Understanding Fixed Costs for Your Business
Whatever type of business you operate you are going to have to pay a certain amount of your profits each month in fixed costs. It is important that business owners develop a good knowledge of their fixed costs so they can more accurately budget for them.
If you are not fully aware of your fixed costs or how to factor them into your calculations, then keep reading this article. We will take a brief look at what fixed costs are, what variable costs are, give you examples of both and show you how to include your fixed costs when calculating your profit margins.
What are fixed costs?
Fixed costs are recurring costs that a business has to pay regardless of how much profit it made or even whether or not it was trading during the time the costs were incurred. Fixed costs are usually set at a stable rate, so they don’t fluctuate over the short to medium term. Your fixed costs act as the baseline overheads from which you can calculate your profit margins, judge your possible tax liabilities and project your future growth potential.
Some examples of common fixed costs include:
- The monthly rent on your place of business
- Electricity and gas costs
- Employee wages
- Water rates
- Telephone line rental
- Council rates
- Broadband costs
- Vehicle leasing costs
- Accounting and legal costs
- Marketing and advertising budgets
- Insurance premiums
What are variable costs?
While a business has fixed costs, it will also incur variable costs. Variable costs are defined as expenses incurred from increases in sales or from manufacturing products. As the name suggests, variable costs can go up or down depending on the amount of activity your business is generating.
Some examples of common variable costs are:
- Salaries paid to staff based on piecemeal work
- Staff bonuses and sales commissions
- The cost of producing or selling goods
- Materials required to produce goods
- Business-related travel, entertainment and hotel expenses
- Transportation or delivery costs
If a business requires legal assistance, then the associated legal fees would be seen as variable costs since they may change over a short period of time. For example, if a business is sued in court by an employee over a medical matter such as an injury and loses the case, then as the defendant the business will need to pay damages to the claimant and fees to the lawyers. Some of these costs may be recoverable via an insurance claim. These types of claims are why a business pays the fixed costs of insurance premiums.
It should be noted that some fixed costs can actually transform into variable costs over time. An example of this would be the lease on a business premises. During the duration of the lease, the business will have to pay a set rental price each month. Thus, during this time the lease can be categorised as a fixed cost. Once the term of the lease has expired, it is up for renewal and can be changed, thus transforming into a variable cost until a settlement is reached and the lease becomes a fixed cost once again. As a general rule, there are far fewer variable costs involved in running a business than there are fixed costs.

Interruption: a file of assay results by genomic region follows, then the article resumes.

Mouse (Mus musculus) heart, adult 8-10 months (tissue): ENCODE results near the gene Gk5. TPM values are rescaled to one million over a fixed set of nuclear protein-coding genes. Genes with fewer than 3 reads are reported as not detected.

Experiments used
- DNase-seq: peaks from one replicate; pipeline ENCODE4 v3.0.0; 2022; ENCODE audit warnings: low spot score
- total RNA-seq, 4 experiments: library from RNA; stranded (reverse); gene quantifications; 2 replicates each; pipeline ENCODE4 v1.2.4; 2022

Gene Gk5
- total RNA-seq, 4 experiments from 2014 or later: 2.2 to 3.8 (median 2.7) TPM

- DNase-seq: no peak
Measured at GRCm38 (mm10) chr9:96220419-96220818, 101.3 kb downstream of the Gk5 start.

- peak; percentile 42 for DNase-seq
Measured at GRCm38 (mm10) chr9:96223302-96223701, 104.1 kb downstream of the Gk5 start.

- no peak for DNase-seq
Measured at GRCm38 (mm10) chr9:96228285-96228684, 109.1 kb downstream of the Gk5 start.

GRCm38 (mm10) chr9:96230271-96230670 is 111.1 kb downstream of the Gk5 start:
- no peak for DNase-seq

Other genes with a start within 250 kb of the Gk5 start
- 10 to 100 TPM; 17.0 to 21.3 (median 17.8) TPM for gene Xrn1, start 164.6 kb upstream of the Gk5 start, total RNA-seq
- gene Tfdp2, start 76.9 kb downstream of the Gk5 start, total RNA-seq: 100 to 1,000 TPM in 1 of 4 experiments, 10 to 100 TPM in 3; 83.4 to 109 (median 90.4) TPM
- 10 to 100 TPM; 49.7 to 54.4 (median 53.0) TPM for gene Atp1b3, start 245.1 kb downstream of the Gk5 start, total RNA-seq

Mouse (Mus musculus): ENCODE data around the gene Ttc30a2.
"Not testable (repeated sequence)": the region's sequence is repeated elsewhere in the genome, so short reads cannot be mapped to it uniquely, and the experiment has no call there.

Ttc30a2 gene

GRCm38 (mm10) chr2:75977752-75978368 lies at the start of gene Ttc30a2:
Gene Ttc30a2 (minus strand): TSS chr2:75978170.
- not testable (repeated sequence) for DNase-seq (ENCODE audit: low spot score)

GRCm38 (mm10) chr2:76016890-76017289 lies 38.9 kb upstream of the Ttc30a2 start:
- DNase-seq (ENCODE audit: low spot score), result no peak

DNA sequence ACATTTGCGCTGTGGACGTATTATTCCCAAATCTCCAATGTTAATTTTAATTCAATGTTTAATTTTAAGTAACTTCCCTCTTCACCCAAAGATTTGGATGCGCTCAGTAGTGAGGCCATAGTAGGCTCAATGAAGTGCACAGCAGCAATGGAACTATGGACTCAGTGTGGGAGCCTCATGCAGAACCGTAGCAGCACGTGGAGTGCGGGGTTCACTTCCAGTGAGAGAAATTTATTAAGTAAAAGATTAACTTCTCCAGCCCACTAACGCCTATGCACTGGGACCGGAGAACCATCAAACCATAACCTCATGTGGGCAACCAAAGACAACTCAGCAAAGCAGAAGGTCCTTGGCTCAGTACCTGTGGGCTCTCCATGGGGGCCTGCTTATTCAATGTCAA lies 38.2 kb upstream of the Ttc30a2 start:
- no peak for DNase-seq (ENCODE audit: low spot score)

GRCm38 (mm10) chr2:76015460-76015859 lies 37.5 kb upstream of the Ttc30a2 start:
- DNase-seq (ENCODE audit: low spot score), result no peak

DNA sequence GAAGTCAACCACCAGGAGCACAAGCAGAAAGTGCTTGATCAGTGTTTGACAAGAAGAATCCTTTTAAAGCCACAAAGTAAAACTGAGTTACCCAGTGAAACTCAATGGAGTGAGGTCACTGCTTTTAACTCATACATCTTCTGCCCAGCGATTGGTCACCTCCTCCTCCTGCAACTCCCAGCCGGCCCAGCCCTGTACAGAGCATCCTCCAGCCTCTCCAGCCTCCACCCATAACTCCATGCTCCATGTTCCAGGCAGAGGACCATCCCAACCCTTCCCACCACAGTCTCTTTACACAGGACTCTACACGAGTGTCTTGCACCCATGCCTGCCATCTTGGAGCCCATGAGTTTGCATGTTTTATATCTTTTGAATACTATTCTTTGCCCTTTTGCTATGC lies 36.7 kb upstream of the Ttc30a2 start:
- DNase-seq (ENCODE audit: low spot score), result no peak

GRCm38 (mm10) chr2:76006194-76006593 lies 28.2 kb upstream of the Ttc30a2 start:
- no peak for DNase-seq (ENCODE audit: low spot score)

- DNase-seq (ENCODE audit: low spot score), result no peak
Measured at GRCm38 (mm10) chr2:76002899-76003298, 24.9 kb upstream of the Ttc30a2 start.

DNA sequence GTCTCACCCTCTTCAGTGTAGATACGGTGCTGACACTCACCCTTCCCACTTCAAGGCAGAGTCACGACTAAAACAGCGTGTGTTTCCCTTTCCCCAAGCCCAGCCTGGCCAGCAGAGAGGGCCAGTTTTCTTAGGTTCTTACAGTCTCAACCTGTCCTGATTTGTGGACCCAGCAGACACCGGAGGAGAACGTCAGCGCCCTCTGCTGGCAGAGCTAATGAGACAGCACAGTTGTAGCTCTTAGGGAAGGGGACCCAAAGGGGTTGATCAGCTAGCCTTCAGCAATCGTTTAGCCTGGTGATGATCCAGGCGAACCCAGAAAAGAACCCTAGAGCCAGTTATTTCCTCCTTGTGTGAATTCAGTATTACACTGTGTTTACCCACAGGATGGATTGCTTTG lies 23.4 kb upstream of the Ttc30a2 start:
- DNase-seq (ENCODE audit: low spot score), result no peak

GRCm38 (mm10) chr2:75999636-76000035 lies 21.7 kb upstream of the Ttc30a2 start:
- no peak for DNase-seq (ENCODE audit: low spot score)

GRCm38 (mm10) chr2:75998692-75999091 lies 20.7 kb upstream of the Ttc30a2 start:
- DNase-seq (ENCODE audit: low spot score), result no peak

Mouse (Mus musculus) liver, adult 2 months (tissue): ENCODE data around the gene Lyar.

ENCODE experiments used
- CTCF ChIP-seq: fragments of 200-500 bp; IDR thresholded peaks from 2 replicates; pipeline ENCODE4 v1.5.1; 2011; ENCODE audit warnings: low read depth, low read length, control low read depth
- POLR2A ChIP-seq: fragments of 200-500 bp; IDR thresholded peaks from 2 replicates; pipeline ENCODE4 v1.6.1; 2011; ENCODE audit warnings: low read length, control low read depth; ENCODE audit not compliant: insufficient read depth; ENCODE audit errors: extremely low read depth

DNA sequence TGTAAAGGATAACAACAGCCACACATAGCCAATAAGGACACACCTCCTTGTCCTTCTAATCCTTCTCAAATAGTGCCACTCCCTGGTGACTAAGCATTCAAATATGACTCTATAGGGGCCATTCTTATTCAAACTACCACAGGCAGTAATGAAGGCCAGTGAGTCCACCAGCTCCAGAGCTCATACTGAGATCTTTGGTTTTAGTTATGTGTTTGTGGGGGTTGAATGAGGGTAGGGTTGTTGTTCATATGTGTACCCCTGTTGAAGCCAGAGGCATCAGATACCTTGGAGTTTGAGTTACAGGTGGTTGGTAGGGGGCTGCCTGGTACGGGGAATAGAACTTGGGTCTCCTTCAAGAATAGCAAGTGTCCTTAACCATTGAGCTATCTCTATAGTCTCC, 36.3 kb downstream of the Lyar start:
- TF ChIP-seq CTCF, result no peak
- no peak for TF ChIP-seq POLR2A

How to factor fixed costs into your calculations
Both fixed and variable costs need to be taken not account when predicting the profitability of a business. The point where your business starts to accrue profits is known as the ‘break-even point’.
The protocol involved in finding your break-even point involves taking the amount of income generated from sales from your business and then subtracting your variable and fixed costs from this amount. If you arrive at zero at this stage, you have broken even. This means your business has incurred no losses but has also generated no profits. When sales amounts go past the break-even point, they can then be counted as profit.
When deciding on what price to place on your goods or services, you must first consider the variable costs involved in producing the good or service in question. The price must be higher than this amount. Each sale will then produce income that will be used to pay your fixed costs. If you generate enough sales, then you will be able to go past the break-even point and start to make profits.
Both fixed costs and variable costs need to be closely tracked and monitored. However, it can be difficult for busy business owners to keep accurate records of all their outgoing business expenses. Mooncard can help you keep your accounts in order.
Using the Mooncard payment system you can track your expenses. It’s great for a business that is just starting or can be used for an established enterprise. Every time a purchase is made for your business, the purchaser takes a digital photo of the receipt. This data is used to automatically generate an expense report using your pre-recorded details. The expense report is then forwarded to your accounting department. All data is kept digitally so it can be easily accessed anytime you or HMRC wish.
Book online to try a free, no-obligation Mooncard demonstration.